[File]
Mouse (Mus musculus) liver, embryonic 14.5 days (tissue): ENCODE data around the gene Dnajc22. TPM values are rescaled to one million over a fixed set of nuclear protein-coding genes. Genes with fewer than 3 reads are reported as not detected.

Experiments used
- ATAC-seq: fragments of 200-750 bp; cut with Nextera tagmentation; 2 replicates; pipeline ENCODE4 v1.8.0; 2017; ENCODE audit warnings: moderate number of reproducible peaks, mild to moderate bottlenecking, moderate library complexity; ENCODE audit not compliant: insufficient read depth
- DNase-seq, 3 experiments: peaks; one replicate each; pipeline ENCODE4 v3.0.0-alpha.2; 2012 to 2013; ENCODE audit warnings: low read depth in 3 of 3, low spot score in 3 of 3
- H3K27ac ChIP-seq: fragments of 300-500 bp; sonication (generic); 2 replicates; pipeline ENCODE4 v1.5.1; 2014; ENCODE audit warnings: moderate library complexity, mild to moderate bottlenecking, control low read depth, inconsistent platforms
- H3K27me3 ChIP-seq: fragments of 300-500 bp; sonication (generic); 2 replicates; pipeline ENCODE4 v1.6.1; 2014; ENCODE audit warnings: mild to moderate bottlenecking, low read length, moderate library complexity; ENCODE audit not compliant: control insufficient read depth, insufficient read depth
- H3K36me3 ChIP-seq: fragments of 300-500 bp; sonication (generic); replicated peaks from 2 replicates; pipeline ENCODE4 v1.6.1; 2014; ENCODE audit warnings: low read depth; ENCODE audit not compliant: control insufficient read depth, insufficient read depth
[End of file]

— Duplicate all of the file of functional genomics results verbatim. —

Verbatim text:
Mouse (Mus musculus) liver, embryonic 14.5 days (tissue): ENCODE data around the gene Dnajc22. TPM values are rescaled to one million over a fixed set of nuclear protein-coding genes. Genes with fewer than 3 reads are reported as not detected.

Experiments used
- ATAC-seq: fragments of 200-750 bp; cut with Nextera tagmentation; 2 replicates; pipeline ENCODE4 v1.8.0; 2017; ENCODE audit warnings: moderate number of reproducible peaks, mild to moderate bottlenecking, moderate library complexity; ENCODE audit not compliant: insufficient read depth
- DNase-seq, 3 experiments: peaks; one replicate each; pipeline ENCODE4 v3.0.0-alpha.2; 2012 to 2013; ENCODE audit warnings: low read depth in 3 of 3, low spot score in 3 of 3
- H3K27ac ChIP-seq: fragments of 300-500 bp; sonication (generic); 2 replicates; pipeline ENCODE4 v1.5.1; 2014; ENCODE audit warnings: moderate library complexity, mild to moderate bottlenecking, control low read depth, inconsistent platforms
- H3K27me3 ChIP-seq: fragments of 300-500 bp; sonication (generic); 2 replicates; pipeline ENCODE4 v1.6.1; 2014; ENCODE audit warnings: mild to moderate bottlenecking, low read length, moderate library complexity; ENCODE audit not compliant: control insufficient read depth, insufficient read depth
- H3K36me3 ChIP-seq: fragments of 300-500 bp; sonication (generic); replicated peaks from 2 replicates; pipeline ENCODE4 v1.6.1; 2014; ENCODE audit warnings: low read depth; ENCODE audit not compliant: control insufficient read depth, insufficient read depth